From: "Peter C. Klanowski" <pck@LyNet.De>
Date: Wed, 24 Jul 1996 03:09:02 +0200
From email@example.com Tue Jul 23 21: 19:41 1996
Sat-ND 96-07-23 - Satellite and Media News
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"(c) Copyright 1996 by Sat-ND, http://www.sat-net.com/pck/"
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This issue is sponsored by TELE-satellite, Europe's Satellite Magazine
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*** Sat-ND summer break: August 1 to August 15 ***
Ariane 5: The right software for the wrong rocket
It wasn't exactly a software glitch that caused the European Ariane 5
rocket to veer off course during its maiden flight on June 4 shortly before
being blown up by on-board security systems which recognised that there was
something going wrong.
Actually, there was nothing wrong with the software, it simply was the
According to the report of an inquiry commission published today, the main
reason for the disaster is simple: "The extensive reviews and tests carried
out during the Ariane 5 development programme did not include adequate
analysis and testing of the inertial reference system or of the complete
flight control system, which could have detected the potential failure."
The inertial reference system was the same that is used for the highly
reliable Ariane 4 launcher. Alain Bensoussan, chairman of French space
agency CNES, denied that the system was taken over blindly: "We didn't say,
'If it works on Ariane 4, then it will work on Ariane 5." And it didn't
work, anyway. It couldn't work.
Ariane 5 with its strong Vulcain engine has a completely different
behaviour in flight. For example, the rocket's horizontal velocity is five
times greater than that of Ariane 4. This unexpectedly high value made the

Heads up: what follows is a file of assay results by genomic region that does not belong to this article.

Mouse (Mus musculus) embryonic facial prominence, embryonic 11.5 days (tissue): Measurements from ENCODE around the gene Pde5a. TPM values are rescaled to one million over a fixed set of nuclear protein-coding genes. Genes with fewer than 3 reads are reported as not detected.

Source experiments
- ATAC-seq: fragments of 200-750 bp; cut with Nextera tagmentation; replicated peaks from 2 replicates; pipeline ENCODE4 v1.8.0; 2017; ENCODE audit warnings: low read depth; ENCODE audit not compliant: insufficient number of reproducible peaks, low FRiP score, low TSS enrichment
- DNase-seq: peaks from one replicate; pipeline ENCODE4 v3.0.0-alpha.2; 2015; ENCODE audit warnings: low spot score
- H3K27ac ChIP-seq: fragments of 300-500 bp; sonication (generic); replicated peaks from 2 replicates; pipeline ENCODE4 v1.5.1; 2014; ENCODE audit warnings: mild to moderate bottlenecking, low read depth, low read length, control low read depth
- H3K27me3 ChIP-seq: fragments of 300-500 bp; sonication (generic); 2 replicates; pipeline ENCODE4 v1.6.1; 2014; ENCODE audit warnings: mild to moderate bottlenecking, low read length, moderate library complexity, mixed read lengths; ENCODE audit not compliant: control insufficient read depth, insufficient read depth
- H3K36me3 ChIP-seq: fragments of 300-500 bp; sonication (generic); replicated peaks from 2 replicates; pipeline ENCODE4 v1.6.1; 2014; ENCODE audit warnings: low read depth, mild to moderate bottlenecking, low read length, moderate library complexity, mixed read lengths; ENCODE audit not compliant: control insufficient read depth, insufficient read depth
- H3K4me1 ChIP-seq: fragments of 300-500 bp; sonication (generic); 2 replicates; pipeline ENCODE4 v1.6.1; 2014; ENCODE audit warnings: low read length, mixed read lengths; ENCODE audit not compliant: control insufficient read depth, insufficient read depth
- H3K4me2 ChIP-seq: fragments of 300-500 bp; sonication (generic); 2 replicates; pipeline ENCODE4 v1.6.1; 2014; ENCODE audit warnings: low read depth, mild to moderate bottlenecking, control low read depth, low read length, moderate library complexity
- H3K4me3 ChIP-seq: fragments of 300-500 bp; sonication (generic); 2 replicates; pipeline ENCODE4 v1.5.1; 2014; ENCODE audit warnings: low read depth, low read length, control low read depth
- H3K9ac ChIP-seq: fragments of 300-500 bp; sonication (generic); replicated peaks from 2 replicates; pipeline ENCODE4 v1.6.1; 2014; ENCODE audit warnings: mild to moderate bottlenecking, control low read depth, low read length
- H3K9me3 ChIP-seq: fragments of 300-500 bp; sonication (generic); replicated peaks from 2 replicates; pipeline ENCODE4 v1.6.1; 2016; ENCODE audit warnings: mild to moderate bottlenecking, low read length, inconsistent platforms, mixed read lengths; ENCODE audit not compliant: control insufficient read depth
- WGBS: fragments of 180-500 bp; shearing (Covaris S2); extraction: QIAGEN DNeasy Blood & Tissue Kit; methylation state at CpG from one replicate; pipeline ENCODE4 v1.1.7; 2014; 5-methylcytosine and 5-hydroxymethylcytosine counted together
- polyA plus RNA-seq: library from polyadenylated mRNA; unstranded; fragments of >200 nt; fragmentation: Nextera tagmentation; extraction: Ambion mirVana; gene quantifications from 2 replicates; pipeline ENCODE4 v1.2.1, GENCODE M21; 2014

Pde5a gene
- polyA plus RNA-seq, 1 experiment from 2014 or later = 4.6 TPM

software crash, resulting in a complete shutdown of both the main and the
Ironically, the inertial reference systems aren't needed for flight
operations at all. They just tell the computer where the rocket is before
lift-off. Usually, the systems stay switched on for some 40 seconds into
the flight. Otherwise, realigning the systems would take about an hour
should the countdown be halted shortly before launch.
Let's hope that Arianespace customers do not read the report (which is
available on written request from ESA and CNES Public Relations.) Otherwise
they might get the impression that a faulty and completely useless piece of
software managed to halt both on-board computers.
The rest is history: the nozzles of the two solid boosters swivelled into
an extreme position, followed by the Vulcain engine slightly later. The
rocket began to break apart under the stress exerted by the sudden change
of course. At least, other systems worked perfectly then, namely the
self-destruction mechanism. It was "correctly triggered by rupture of the
electrical links between the solid boosters and the core stage," a joint
statement of CNES and the European Space Agency said today.
The board of inquiry made a series of recommendations, comprising changes
in software, testing and overall management. Bensoussan dismissed press
reports that they would cost 40 billion francs (US$8 billion.) Some
actually are for free.
As Lennart Lubeck, a member of the inquiry commission put it, "no software
function should run during flight unless it is needed." ESA and CNES have
announced to "switch off or inhibit the alignment function after lift-off"
and to modify data processing "particularly on detection of a fault (no
The ESA Director General and CNES Chairman will be making a joint
presentation of the plan of action put into effect and its programmatic
consequences at a press conference in September. The next Ariane 5 launch
will probably be delayed until early 1997.
Bertelsmann reported to switch decoders
German media giant Bertelsmann has denied it would take a stake in Leo
Kirch's digital TV package DF1. At the same time, it became increasingly
clear that Kirch has at least won the hardware battle. A joint press
conference of the two main rivals Kirch and Bertelsmann is scheduled for
next Friday, and very likely both will announce a common decoder for
digital services: Kirch's d-box, developed in co-operation with NetHold,
manufactured (amongst others) by Nokia.
German pay-TV channel premiere, in which both Kirch and Bertelsmann hold a
stake, is likely to become the centre of the co-operation. Kirch's new
partner Rupert Murdoch is still reported to be looking for a substantial
stake in premiere, so far the only pay-TV channel in Germany with just 1.2
DF1 is due to be launched next Sunday. Other planned digital services in
Germany comprise Club RTL (Bertelsmann/CLT), mTh (Canal Plus and others),
and Sieben Plus (Pro Sieben.)
European TV stations want their money back